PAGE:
“The real lesson we took from it is don’t go out and put more N on when it’s early in the season and crop looks really good. That’s what some people did in 2022 and it absolutely was a complete waste of money.

“If we have dry conditions, not too dry to wreck the yield of the crop, but dry enough to preserve the roots and to preserved the nitrogen that’s there, it’s highly beneficial.”

Nafziger and Dan Schafer, Illinois Fertilizer and Chemical Association director of nutrient stewardship, have conducted nitrogen timing trials the past four years. Those trials found the optimum nitrogen rate in 2022 was 111 pounds per acre.

“That’s all it took to maximize the yield. How can so little nitrogen maximize the yields at about 200 bushels per acre? It’s no big mystery. It has to come from the soil. It comes from the organic matter in the soil, and the crop probably took up all of the organic nitrogen that was made available,” Nafziger said.

Nitrogen ‘Rich’

Here are Nafziger’s takeaways from the last growing season:

• It was a nitrogen rich season this last year. There was a timely start to mineralization. The soils were warm at planting and there was very little nitrogen loss from the soil.

• There was less response than usual for like planter-applied nitrogen.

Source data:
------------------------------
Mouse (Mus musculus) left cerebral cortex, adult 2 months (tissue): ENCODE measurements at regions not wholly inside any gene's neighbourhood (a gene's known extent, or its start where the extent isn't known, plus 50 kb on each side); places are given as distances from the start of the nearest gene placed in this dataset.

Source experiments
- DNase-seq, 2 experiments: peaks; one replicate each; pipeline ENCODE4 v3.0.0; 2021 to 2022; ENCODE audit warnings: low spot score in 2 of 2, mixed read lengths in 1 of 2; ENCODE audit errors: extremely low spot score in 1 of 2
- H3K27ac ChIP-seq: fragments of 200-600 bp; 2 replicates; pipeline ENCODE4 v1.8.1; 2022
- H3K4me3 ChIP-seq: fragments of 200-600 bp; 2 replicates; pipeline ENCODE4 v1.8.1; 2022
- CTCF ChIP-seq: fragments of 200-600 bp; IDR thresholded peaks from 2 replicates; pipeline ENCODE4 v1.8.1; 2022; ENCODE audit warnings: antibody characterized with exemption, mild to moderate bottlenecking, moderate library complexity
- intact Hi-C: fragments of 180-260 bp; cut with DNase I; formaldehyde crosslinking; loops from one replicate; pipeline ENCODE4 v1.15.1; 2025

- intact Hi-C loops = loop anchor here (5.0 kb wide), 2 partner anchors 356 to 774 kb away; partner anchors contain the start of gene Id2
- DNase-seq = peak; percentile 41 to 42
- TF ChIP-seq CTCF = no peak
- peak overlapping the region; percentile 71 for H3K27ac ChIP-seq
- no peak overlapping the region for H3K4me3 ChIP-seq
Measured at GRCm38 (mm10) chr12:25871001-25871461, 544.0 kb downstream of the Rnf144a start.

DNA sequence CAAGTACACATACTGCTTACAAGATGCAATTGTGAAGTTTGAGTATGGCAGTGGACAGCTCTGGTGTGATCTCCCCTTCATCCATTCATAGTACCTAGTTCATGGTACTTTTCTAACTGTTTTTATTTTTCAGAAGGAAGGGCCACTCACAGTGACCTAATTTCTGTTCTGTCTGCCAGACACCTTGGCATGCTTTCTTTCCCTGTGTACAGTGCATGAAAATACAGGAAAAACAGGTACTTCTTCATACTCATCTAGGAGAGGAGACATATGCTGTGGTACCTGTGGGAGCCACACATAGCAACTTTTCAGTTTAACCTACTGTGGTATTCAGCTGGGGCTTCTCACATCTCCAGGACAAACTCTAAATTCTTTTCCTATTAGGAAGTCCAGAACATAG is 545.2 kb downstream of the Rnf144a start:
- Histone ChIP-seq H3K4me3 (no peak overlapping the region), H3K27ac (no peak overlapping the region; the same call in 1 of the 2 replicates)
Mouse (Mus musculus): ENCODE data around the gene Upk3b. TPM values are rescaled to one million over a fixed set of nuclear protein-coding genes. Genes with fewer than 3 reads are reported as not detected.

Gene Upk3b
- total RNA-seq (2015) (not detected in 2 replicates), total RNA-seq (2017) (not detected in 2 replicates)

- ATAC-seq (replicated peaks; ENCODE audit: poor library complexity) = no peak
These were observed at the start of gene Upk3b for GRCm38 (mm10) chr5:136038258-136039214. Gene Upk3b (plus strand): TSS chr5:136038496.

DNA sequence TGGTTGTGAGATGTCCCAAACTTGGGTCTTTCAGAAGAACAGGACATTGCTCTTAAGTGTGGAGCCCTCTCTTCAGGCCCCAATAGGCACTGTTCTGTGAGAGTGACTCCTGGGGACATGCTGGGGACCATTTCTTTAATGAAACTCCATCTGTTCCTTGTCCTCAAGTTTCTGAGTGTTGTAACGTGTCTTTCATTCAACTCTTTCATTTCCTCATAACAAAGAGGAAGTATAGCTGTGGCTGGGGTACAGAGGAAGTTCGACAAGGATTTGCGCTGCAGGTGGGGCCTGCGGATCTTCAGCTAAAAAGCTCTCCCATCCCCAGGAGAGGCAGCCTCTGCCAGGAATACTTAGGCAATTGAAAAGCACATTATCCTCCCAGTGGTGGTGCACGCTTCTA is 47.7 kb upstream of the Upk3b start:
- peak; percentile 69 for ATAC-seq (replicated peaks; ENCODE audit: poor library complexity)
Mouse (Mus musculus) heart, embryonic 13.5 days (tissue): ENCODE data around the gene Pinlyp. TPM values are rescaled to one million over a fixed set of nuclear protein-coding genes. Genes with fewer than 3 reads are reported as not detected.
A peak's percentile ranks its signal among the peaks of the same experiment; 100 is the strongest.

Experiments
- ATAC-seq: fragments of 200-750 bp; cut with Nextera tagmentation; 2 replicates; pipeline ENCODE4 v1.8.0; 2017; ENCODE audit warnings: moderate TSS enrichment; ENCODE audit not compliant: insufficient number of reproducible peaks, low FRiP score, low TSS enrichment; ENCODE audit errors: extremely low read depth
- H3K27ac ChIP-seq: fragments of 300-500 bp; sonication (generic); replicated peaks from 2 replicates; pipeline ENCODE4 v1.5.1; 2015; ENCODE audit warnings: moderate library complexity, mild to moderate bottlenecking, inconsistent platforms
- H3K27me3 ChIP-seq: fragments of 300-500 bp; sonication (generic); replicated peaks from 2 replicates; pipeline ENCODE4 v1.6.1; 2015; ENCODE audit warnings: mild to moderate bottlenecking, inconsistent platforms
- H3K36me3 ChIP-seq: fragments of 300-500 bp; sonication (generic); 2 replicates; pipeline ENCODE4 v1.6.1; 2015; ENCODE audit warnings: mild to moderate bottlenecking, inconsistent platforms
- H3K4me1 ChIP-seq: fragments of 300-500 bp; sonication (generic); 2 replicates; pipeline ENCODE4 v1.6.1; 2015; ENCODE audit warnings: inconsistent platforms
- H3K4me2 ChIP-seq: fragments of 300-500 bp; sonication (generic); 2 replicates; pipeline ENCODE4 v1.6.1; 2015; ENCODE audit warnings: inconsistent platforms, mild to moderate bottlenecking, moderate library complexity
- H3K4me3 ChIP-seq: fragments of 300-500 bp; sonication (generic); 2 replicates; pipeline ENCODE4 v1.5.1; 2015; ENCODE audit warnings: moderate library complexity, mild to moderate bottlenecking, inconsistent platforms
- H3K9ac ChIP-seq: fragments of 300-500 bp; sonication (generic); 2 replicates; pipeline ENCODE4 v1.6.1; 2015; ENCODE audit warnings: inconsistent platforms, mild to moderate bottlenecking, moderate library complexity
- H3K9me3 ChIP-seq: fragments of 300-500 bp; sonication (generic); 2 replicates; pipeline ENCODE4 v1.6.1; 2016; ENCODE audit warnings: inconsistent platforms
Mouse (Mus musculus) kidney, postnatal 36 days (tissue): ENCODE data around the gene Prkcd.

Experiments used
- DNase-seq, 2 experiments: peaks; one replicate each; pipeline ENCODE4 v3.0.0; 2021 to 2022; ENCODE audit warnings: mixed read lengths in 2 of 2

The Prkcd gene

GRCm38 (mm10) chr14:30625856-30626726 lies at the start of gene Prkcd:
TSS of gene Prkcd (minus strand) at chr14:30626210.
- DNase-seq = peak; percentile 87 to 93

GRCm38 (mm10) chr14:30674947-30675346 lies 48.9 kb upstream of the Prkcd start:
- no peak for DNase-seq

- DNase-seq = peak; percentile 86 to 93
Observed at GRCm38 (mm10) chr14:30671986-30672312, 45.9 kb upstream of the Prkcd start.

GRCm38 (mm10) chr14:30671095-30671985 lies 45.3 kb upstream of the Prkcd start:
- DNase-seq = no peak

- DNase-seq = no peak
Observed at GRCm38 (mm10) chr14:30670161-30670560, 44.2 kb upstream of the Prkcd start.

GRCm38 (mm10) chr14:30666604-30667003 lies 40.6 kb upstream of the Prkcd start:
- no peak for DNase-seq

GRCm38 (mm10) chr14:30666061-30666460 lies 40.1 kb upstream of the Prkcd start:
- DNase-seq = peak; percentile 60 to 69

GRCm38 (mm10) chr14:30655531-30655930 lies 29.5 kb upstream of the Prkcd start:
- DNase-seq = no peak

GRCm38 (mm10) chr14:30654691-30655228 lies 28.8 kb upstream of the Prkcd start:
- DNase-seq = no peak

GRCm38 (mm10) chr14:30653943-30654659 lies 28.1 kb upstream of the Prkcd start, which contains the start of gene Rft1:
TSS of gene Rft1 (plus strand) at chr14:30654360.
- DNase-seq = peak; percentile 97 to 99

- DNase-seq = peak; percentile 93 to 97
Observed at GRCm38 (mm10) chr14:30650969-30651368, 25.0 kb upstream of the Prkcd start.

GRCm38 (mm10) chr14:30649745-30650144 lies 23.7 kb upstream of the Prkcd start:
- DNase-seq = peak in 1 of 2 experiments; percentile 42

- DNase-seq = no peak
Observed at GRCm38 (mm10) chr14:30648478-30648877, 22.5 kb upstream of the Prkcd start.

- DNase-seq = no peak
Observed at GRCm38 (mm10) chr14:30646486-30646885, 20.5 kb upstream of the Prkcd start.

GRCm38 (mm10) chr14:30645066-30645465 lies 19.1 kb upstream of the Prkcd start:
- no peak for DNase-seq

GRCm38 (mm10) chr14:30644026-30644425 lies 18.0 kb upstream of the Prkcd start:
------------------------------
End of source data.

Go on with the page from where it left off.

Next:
• In-season applications on the surface may have been delayed moving to the plant, but there was little or no nitrogen deficiency. It also meant that nitrogen probably didn’t do much good in many cases. That was unnecessary, though there was no way to know that, but even those who were using the proper rate and kept some of it back until the corn was taller very likely could have skipped that last application and would have been just fine.

• There was high leaf nitrogen content at maturity and slow dry-down. The high soil N and N concentration in water was taken up late. The signaling of maturity from the ears to the rest of the plant may have been “off.”

• There were relatively high yields with no or low N fertilizer this year and N rates needed to maximize dollar return were less than MRTN in most trials.

• There is no doubt that actual N amounts used in many Illinois corn fields in 2022 were higher, maybe much higher than the crop required.

Tom Doran

Tom C. Doran

Field Editor